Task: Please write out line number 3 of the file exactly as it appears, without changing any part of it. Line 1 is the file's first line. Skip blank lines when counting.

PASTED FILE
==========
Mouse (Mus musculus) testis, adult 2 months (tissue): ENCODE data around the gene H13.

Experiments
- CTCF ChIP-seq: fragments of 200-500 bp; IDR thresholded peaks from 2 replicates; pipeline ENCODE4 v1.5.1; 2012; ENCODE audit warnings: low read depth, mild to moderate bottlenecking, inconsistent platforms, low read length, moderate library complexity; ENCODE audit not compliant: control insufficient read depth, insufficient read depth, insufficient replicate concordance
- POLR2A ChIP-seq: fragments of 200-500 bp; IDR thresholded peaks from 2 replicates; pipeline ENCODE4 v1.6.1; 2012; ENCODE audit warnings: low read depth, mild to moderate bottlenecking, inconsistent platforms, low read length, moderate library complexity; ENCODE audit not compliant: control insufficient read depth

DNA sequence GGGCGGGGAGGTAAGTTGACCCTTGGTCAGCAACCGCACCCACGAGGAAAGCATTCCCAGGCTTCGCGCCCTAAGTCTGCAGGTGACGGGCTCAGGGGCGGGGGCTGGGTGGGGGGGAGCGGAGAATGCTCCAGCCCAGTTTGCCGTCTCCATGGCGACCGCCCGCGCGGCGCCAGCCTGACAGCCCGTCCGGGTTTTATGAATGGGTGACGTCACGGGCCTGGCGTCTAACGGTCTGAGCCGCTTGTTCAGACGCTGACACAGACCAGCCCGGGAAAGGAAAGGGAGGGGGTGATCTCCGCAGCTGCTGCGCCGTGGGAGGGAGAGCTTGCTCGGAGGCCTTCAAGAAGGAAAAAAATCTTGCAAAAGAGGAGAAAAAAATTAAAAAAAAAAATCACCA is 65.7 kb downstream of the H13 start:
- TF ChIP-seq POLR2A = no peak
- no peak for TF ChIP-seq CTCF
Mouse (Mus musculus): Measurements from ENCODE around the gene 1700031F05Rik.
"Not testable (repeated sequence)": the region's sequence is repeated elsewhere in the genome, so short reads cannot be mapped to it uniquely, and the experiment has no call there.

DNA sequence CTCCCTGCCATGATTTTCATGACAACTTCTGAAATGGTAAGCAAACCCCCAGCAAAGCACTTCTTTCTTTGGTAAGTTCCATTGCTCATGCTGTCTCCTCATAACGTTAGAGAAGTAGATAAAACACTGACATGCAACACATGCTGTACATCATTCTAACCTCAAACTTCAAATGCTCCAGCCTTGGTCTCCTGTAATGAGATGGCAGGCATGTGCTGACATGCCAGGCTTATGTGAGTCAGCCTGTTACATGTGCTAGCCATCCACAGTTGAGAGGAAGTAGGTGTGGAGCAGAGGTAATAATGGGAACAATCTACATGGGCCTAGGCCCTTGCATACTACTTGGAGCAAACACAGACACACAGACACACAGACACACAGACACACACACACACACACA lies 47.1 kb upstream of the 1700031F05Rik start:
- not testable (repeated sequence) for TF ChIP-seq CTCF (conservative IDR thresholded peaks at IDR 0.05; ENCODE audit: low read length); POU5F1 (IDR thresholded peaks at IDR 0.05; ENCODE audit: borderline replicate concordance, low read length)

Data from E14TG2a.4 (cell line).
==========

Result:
- CTCF ChIP-seq: fragments of 200-500 bp; IDR thresholded peaks from 2 replicates; pipeline ENCODE4 v1.5.1; 2012; ENCODE audit warnings: low read depth, mild to moderate bottlenecking, inconsistent platforms, low read length, moderate library complexity; ENCODE audit not compliant: control insufficient read depth, insufficient read depth, insufficient replicate concordance